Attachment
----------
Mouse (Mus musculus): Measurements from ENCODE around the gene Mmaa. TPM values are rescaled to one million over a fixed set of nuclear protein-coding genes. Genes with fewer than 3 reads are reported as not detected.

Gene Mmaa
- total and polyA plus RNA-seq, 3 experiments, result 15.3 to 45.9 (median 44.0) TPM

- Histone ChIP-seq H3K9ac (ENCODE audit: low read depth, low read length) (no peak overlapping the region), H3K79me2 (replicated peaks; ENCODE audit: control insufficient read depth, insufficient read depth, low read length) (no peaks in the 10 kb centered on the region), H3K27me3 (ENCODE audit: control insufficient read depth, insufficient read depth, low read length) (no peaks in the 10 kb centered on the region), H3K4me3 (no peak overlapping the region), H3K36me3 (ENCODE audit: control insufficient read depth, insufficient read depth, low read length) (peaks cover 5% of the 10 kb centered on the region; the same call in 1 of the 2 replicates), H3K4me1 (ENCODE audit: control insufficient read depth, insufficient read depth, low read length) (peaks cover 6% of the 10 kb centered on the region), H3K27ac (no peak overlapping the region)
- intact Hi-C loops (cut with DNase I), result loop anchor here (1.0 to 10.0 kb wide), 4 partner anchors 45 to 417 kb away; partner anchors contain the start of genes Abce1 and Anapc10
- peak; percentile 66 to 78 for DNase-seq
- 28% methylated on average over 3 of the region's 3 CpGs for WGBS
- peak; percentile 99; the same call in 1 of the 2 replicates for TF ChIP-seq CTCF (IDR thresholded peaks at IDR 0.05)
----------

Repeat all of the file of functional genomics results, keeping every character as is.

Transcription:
Mouse (Mus musculus): Measurements from ENCODE around the gene Mmaa. TPM values are rescaled to one million over a fixed set of nuclear protein-coding genes. Genes with fewer than 3 reads are reported as not detected.

Gene Mmaa
- total and polyA plus RNA-seq, 3 experiments, result 15.3 to 45.9 (median 44.0) TPM

- Histone ChIP-seq H3K9ac (ENCODE audit: low read depth, low read length) (no peak overlapping the region), H3K79me2 (replicated peaks; ENCODE audit: control insufficient read depth, insufficient read depth, low read length) (no peaks in the 10 kb centered on the region), H3K27me3 (ENCODE audit: control insufficient read depth, insufficient read depth, low read length) (no peaks in the 10 kb centered on the region), H3K4me3 (no peak overlapping the region), H3K36me3 (ENCODE audit: control insufficient read depth, insufficient read depth, low read length) (peaks cover 5% of the 10 kb centered on the region; the same call in 1 of the 2 replicates), H3K4me1 (ENCODE audit: control insufficient read depth, insufficient read depth, low read length) (peaks cover 6% of the 10 kb centered on the region), H3K27ac (no peak overlapping the region)
- intact Hi-C loops (cut with DNase I), result loop anchor here (1.0 to 10.0 kb wide), 4 partner anchors 45 to 417 kb away; partner anchors contain the start of genes Abce1 and Anapc10
- peak; percentile 66 to 78 for DNase-seq
- 28% methylated on average over 3 of the region's 3 CpGs for WGBS
- peak; percentile 99; the same call in 1 of the 2 replicates for TF ChIP-seq CTCF (IDR thresholded peaks at IDR 0.05)